make additional submissions. Whether you work on a cemetery / cemetery
section individually or consider a group project for your local Society,
temple or other group, it's your submissions that help grow the JOWBR
database and make it possible for researchers and family members to find
answers they otherwise might not. Please also consider other organizations
you may be affiliated with that may already have done cemetery indexing that
would consider having their records included in the JOWBR database.

Nolan Altman
JewishGen VP for Data Acquisition
JOWBR - Coordinator
January 2010


CAST - Czech and Slovak Things #austria-czech

meretz
 

The right link for the site concerning Czech forces in the British Army is:
http://webspace.webring.com/people/fc/czechandslovakthings/

Uri Meretz, Israel


Austria-Czech SIG #Austria-Czech JOWBR Update Announcement #austria-czech

Nolan Altman
 

JewishGen is pleased to announce its 2009 year-end update to the
JOWBR (JewishGen's Online Worldwide Burial Registry) database. The JOWBR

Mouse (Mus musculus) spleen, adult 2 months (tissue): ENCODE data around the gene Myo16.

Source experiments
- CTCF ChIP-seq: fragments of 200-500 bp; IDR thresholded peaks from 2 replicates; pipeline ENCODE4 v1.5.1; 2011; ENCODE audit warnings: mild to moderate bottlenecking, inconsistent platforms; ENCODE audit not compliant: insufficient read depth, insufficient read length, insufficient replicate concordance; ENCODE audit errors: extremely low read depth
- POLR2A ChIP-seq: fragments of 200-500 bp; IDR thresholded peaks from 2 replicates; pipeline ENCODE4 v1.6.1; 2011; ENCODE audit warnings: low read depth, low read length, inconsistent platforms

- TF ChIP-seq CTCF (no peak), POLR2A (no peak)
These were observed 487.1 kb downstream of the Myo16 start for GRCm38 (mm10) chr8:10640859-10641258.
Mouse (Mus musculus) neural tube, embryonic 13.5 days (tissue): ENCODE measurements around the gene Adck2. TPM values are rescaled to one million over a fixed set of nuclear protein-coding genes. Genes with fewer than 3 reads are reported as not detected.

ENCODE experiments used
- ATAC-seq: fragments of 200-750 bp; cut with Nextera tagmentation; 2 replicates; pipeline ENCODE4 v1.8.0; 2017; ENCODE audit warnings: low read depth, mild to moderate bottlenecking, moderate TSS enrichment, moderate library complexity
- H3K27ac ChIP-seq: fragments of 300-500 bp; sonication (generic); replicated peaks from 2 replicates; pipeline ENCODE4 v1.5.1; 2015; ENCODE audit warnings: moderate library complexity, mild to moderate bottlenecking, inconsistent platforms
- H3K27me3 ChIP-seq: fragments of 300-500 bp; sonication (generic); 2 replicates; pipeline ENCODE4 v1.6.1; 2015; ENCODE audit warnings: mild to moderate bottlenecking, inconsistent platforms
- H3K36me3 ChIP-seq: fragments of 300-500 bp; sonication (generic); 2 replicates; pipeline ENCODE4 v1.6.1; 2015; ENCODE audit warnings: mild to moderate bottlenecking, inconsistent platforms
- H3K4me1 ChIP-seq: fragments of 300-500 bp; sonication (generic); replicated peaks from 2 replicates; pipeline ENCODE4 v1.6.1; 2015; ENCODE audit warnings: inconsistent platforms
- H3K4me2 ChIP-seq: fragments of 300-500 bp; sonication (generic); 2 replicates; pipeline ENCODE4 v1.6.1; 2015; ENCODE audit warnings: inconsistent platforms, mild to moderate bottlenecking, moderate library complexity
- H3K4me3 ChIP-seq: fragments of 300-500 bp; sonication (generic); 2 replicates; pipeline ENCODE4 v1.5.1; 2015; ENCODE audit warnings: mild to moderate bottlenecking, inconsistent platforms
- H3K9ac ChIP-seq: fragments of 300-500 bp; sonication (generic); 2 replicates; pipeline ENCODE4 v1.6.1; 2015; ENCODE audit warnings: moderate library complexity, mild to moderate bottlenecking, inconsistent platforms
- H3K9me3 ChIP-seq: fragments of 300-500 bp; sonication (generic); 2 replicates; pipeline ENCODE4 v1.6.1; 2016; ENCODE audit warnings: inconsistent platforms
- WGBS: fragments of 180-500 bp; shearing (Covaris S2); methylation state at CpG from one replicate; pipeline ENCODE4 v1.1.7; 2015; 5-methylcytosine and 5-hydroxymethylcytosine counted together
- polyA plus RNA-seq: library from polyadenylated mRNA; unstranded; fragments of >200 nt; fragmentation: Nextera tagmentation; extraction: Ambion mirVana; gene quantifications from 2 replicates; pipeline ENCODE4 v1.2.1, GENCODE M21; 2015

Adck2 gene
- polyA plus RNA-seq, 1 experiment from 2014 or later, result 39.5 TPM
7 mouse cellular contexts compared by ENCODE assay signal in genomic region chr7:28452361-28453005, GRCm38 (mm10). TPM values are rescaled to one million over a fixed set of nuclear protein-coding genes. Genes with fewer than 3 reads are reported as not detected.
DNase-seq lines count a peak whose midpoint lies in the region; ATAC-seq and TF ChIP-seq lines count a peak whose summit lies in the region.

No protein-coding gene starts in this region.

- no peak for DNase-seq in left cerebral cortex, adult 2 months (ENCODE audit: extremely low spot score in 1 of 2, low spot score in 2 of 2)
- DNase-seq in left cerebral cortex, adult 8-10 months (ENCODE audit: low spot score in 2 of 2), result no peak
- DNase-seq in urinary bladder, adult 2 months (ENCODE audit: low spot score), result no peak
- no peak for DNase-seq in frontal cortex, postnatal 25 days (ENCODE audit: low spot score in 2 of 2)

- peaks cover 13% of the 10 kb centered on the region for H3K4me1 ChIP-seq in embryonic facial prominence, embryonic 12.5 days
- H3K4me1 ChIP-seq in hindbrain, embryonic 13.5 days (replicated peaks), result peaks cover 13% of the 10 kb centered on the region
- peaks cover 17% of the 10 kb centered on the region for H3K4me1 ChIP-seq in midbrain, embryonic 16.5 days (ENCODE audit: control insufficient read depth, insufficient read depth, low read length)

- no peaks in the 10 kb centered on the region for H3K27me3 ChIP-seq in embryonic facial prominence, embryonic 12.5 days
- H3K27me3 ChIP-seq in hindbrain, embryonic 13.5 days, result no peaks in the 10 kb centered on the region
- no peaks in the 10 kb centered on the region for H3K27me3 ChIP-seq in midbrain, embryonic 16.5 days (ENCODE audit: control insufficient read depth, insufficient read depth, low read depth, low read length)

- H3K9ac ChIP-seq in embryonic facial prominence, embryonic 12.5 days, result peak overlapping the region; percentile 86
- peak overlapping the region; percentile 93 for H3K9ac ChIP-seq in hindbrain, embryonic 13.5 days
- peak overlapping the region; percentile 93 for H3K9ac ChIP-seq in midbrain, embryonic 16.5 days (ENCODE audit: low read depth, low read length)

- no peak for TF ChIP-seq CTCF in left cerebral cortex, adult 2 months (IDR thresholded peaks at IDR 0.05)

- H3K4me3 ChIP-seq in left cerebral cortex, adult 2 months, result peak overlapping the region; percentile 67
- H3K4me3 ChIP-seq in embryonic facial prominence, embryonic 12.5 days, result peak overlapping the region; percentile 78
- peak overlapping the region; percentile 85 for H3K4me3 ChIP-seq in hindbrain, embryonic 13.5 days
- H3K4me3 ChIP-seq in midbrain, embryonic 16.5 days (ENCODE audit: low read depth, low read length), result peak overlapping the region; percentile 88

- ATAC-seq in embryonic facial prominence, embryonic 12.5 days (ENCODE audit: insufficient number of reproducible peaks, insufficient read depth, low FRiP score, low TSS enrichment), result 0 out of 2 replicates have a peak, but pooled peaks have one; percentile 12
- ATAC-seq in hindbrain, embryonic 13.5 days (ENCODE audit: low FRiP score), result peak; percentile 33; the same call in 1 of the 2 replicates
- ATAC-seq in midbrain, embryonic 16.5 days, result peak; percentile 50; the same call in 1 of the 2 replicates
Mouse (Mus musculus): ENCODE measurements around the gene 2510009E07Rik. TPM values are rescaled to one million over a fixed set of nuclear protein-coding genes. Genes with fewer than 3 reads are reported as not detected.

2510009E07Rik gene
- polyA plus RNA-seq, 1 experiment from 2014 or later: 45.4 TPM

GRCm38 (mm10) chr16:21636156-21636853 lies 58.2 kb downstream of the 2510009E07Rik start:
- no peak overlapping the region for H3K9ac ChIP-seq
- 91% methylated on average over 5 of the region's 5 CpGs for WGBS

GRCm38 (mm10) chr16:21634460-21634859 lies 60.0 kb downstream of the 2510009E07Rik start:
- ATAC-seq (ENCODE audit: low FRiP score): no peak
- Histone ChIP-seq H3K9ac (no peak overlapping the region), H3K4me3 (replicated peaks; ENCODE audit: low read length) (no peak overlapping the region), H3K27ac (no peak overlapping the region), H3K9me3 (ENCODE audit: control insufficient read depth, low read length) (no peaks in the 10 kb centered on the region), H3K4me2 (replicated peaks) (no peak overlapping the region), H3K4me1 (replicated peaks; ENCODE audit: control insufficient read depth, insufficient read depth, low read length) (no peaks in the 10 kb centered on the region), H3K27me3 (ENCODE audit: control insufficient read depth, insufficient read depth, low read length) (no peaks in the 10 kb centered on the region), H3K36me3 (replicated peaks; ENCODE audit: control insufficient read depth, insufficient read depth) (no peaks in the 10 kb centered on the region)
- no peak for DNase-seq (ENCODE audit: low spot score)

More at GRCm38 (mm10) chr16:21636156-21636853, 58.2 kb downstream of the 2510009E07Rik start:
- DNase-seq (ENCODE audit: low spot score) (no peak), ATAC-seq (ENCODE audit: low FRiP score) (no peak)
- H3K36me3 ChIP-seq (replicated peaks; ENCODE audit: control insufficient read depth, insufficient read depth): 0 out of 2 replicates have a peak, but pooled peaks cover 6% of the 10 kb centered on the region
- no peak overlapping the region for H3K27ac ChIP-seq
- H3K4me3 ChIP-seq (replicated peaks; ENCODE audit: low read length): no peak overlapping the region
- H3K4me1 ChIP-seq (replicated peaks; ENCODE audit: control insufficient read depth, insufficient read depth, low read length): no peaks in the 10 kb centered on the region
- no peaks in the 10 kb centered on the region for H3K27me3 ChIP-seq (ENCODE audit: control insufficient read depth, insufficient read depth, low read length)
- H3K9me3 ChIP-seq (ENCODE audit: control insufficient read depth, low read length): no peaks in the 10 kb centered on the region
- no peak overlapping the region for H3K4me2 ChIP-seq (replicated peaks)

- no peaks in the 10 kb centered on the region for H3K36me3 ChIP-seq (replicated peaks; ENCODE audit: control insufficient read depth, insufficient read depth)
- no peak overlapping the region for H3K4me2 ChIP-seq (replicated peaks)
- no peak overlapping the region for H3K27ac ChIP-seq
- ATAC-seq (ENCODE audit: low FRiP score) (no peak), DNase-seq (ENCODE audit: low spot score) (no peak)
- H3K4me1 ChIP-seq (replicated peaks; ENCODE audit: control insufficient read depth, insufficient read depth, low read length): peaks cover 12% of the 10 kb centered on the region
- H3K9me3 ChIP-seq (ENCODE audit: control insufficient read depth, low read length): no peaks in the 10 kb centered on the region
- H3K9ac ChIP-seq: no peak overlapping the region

database can be accessed at http://www.jewishgen.org/databases/Cemetery/

This update includes approximately 104,500 new records and 20,700
new photos. The database is adding 118 new cemeteries along with updates or
additions to an additional 99 cemeteries >from 15 countries. This brings
JOWBR's holdings in excess of 1.3 million records >from more than 2,500
cemeteries / cemetery sections >from 45 countries!

JewishGen is also pleased to announce two new partnerships, both
starting in the fourth quarter of 2009:
1. The Jacob Rader Marcus Center of the American Jewish Archives (AJA)
in Cincinnati, Ohio. JewishGen volunteers will help to create searchable
databases >from paper holdings at the archives for inclusion in JOWBR. We
thank the administration at the Archives and Jennie Cole for help